Carla Hill thought she’d found an unbelievable rate at the El Dorado Royale & Spa in Playa del Carmen, Mexico, through RCI, a vacation timeshare company: one week for $189.
It was unbelievable. Not just to her, but to me.
Turns out the price was not available, which isn’t that unusual. Rates can change by the minute online.
What is a little odd is that RCI initially refused to fix what it claimed was a pricing error and wouldn’t talk about it. Not even to me.
Hill sent me a screen shot, along with an account of her attempt to make a reservation.
There was no disclaimer on the page in regards to published amounts possibly being inaccurate. When my husband called to book it he was told it is a typographical error. I have had several conversations with RCI and they have yet to fix the Web site.
Hill thought RCI should honor the rate on its site. So she called the company, which told her that it was a typo and “they did not have to honor it.”
I recommended that she appeal her case to someone more senior at RCI. The rate she had been quoted wasn’t a so-called “fat finger” or “zero” rate. If RCI didn’t fix it, and didn’t want to explain what went wrong, it needed to give her a room at that rate.
After more back-and-forth, Hill got her “final” answer from RCI.
The correct All Inclusive rates are within the information received prior to confirming the vacation and at this point there is a box that must be checked that you understand before finalizing the confirmation. The All Inclusive information connected to the confirmation is what establishes the rate.
Sec (c), page 6 – All-Inclusive Package … Fees, terms and conditions of All-Inclusive Packages are determined solely by the resort, and are subject to change at any time.
It seemed RCI was throwing the book in a customer’s face. Which is certainly its prerogative, but from a member’s point of view, it doesn’t make a lot of sense. Under these rules, and given the way in which the policy is enforced, nothing on the RCI site can be trusted.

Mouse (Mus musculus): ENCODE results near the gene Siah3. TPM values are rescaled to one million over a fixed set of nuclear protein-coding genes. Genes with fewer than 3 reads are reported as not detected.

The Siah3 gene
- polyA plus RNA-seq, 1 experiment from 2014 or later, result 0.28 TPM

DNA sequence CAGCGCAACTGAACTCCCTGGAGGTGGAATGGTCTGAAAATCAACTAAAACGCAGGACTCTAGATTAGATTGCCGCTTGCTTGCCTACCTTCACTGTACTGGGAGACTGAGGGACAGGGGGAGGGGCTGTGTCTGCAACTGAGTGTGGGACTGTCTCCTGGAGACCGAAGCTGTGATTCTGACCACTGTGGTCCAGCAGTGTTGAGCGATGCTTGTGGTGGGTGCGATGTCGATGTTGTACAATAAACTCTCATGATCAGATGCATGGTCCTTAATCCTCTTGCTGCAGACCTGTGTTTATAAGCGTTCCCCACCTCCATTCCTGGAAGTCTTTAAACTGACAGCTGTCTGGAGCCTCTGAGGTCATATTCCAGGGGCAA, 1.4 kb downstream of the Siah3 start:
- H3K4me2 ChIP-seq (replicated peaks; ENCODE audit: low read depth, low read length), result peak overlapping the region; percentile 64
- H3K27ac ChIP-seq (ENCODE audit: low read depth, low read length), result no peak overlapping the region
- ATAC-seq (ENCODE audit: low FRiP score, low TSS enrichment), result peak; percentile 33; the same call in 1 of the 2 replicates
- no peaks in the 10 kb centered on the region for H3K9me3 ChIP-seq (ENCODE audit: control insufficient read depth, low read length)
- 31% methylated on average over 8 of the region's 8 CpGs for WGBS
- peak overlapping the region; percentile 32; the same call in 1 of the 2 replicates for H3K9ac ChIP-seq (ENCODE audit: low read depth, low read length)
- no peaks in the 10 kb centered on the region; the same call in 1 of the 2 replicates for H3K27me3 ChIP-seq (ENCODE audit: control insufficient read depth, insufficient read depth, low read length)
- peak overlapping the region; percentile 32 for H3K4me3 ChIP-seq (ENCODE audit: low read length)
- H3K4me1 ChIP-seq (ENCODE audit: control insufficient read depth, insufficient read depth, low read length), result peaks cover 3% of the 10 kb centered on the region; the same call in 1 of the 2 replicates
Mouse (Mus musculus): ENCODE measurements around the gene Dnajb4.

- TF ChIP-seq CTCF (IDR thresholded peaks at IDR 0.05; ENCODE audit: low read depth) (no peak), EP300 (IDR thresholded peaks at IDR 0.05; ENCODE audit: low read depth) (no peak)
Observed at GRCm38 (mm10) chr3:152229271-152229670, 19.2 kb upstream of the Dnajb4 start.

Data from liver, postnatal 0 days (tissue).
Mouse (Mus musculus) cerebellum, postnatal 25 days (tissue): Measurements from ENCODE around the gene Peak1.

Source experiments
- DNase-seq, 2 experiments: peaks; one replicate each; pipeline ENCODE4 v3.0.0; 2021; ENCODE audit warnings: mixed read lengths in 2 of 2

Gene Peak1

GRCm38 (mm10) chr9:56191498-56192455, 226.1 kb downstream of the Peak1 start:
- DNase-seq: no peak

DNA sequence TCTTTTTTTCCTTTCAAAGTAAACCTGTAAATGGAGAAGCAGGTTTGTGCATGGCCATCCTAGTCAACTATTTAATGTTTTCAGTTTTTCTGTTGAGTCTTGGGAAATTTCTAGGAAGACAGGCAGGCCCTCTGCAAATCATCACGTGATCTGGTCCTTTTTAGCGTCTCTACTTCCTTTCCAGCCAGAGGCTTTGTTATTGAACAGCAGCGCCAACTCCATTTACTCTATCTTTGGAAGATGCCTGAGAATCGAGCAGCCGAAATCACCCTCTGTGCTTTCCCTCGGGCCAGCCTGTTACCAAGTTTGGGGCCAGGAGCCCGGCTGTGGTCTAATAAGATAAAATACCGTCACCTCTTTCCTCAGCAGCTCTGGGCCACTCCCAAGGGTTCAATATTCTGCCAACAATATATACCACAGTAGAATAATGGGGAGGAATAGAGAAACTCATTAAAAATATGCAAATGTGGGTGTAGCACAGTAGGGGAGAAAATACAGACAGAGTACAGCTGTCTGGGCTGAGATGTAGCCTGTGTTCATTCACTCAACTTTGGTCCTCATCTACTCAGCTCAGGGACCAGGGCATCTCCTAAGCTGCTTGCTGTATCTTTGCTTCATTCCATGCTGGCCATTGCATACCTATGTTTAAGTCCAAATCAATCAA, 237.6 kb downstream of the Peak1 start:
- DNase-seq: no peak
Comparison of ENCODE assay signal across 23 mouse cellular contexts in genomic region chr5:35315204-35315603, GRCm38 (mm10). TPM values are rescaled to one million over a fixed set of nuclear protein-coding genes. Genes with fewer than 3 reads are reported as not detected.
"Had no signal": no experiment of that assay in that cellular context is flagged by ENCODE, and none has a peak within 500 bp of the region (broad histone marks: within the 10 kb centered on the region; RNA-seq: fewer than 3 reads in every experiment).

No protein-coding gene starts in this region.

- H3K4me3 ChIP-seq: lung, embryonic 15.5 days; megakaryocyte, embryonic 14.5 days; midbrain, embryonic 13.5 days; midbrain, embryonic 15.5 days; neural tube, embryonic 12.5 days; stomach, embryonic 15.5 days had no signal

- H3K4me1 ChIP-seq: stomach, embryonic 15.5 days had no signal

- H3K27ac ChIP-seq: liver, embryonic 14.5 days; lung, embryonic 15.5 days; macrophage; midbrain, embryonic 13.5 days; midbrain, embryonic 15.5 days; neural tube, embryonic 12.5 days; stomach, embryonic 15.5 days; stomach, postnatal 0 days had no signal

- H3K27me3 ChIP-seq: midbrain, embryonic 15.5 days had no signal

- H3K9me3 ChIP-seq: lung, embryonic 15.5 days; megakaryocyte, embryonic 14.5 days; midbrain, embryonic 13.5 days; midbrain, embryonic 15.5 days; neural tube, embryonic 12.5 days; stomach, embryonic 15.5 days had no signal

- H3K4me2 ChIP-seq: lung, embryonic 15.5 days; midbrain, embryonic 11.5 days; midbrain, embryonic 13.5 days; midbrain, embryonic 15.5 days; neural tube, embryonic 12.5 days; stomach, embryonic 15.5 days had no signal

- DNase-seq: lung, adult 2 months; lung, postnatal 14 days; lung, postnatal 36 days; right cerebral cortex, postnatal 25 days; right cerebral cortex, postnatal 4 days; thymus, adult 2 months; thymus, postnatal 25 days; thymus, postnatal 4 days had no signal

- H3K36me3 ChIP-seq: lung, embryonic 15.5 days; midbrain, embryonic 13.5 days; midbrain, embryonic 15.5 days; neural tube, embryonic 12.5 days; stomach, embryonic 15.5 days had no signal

I thought I’d give RCI another chance to respond, so I asked.
In respect of Ms. Hill’s confidentiality and the confidentiality of all of our members, our practice is to work directly with our members on these matters and not discuss any member-related matters with anyone outside the company, including the press. Thank you.
Interesting. I’ve said this before — and I’ll say it again — but I find that companies that cite the “privacy” of their customers when refusing to discuss a legitimate customer grievance are usually more concerned with their own privacy.
Besides, given the fact that Hill had furnished me with her login credentials and other personal information, and asked me to write about her problem, RCI’s claim that it wanted to “respect” her privacy is both absurd and self-serving.
I asked RCI if Hill could expect to hear back. It didn’t respond.
But Hill received a final kiss-off from RCI later in the day.
We have emailed Mr. Elliott to let him know that in respect of your confidentiality and the confidentiality of all of our members, our practice is to work directly with our members on these matters and not discuss any member-related matters with anyone outside the company, including the press. Again, I apologize for any inconvenience this may have caused.
As of this morning, RCI claims to have corrected the rate for the El Dorado Royale & Spa, but it hardly matters. This isn’t about a company displaying a price that’s unavailable. It’s about inadequate disclosure, poor customer service and corporate arrogance.
(Photo: Henry0/Flickr Creative Commons)